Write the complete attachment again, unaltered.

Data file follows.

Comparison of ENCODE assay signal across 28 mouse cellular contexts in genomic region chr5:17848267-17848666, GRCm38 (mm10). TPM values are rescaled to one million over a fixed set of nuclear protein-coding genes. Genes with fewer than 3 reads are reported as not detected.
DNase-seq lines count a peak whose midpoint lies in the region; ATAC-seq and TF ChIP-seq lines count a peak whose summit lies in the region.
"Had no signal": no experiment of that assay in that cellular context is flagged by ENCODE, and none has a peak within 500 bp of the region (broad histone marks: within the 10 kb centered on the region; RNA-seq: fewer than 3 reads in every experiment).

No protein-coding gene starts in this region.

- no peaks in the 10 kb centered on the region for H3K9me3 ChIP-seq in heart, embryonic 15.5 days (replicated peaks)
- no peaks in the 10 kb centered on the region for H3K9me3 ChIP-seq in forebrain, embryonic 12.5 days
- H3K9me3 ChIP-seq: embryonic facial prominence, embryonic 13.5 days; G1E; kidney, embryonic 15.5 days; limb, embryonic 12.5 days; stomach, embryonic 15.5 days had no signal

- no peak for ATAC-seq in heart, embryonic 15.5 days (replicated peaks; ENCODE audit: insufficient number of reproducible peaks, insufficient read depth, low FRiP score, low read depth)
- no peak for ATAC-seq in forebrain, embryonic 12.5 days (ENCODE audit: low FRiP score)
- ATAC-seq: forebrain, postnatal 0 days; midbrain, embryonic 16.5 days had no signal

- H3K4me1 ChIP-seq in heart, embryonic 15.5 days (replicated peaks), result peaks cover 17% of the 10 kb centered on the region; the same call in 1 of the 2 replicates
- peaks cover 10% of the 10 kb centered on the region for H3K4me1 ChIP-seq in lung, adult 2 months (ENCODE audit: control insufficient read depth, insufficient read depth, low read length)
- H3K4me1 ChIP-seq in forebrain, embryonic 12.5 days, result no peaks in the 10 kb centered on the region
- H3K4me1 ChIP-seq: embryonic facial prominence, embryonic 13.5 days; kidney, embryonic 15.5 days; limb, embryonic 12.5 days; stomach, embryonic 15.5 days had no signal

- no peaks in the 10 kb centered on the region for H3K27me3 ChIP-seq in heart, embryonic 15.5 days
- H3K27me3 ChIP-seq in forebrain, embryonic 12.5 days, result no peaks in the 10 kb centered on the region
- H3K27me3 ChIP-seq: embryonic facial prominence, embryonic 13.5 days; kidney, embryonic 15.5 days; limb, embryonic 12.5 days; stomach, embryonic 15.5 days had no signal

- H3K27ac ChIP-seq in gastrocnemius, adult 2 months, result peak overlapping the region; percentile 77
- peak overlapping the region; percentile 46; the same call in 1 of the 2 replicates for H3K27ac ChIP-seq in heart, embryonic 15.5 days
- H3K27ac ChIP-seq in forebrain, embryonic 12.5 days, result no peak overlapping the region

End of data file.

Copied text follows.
Comparison of ENCODE assay signal across 28 mouse cellular contexts in genomic region chr5:17848267-17848666, GRCm38 (mm10). TPM values are rescaled to one million over a fixed set of nuclear protein-coding genes. Genes with fewer than 3 reads are reported as not detected.
DNase-seq lines count a peak whose midpoint lies in the region; ATAC-seq and TF ChIP-seq lines count a peak whose summit lies in the region.
"Had no signal": no experiment of that assay in that cellular context is flagged by ENCODE, and none has a peak within 500 bp of the region (broad histone marks: within the 10 kb centered on the region; RNA-seq: fewer than 3 reads in every experiment).

No protein-coding gene starts in this region.

- no peaks in the 10 kb centered on the region for H3K9me3 ChIP-seq in heart, embryonic 15.5 days (replicated peaks)
- no peaks in the 10 kb centered on the region for H3K9me3 ChIP-seq in forebrain, embryonic 12.5 days
- H3K9me3 ChIP-seq: embryonic facial prominence, embryonic 13.5 days; G1E; kidney, embryonic 15.5 days; limb, embryonic 12.5 days; stomach, embryonic 15.5 days had no signal

- no peak for ATAC-seq in heart, embryonic 15.5 days (replicated peaks; ENCODE audit: insufficient number of reproducible peaks, insufficient read depth, low FRiP score, low read depth)
- no peak for ATAC-seq in forebrain, embryonic 12.5 days (ENCODE audit: low FRiP score)
- ATAC-seq: forebrain, postnatal 0 days; midbrain, embryonic 16.5 days had no signal

- H3K4me1 ChIP-seq in heart, embryonic 15.5 days (replicated peaks), result peaks cover 17% of the 10 kb centered on the region; the same call in 1 of the 2 replicates
- peaks cover 10% of the 10 kb centered on the region for H3K4me1 ChIP-seq in lung, adult 2 months (ENCODE audit: control insufficient read depth, insufficient read depth, low read length)
- H3K4me1 ChIP-seq in forebrain, embryonic 12.5 days, result no peaks in the 10 kb centered on the region
- H3K4me1 ChIP-seq: embryonic facial prominence, embryonic 13.5 days; kidney, embryonic 15.5 days; limb, embryonic 12.5 days; stomach, embryonic 15.5 days had no signal

- no peaks in the 10 kb centered on the region for H3K27me3 ChIP-seq in heart, embryonic 15.5 days
- H3K27me3 ChIP-seq in forebrain, embryonic 12.5 days, result no peaks in the 10 kb centered on the region
- H3K27me3 ChIP-seq: embryonic facial prominence, embryonic 13.5 days; kidney, embryonic 15.5 days; limb, embryonic 12.5 days; stomach, embryonic 15.5 days had no signal

- H3K27ac ChIP-seq in gastrocnemius, adult 2 months, result peak overlapping the region; percentile 77
- peak overlapping the region; percentile 46; the same call in 1 of the 2 replicates for H3K27ac ChIP-seq in heart, embryonic 15.5 days
- H3K27ac ChIP-seq in forebrain, embryonic 12.5 days, result no peak overlapping the region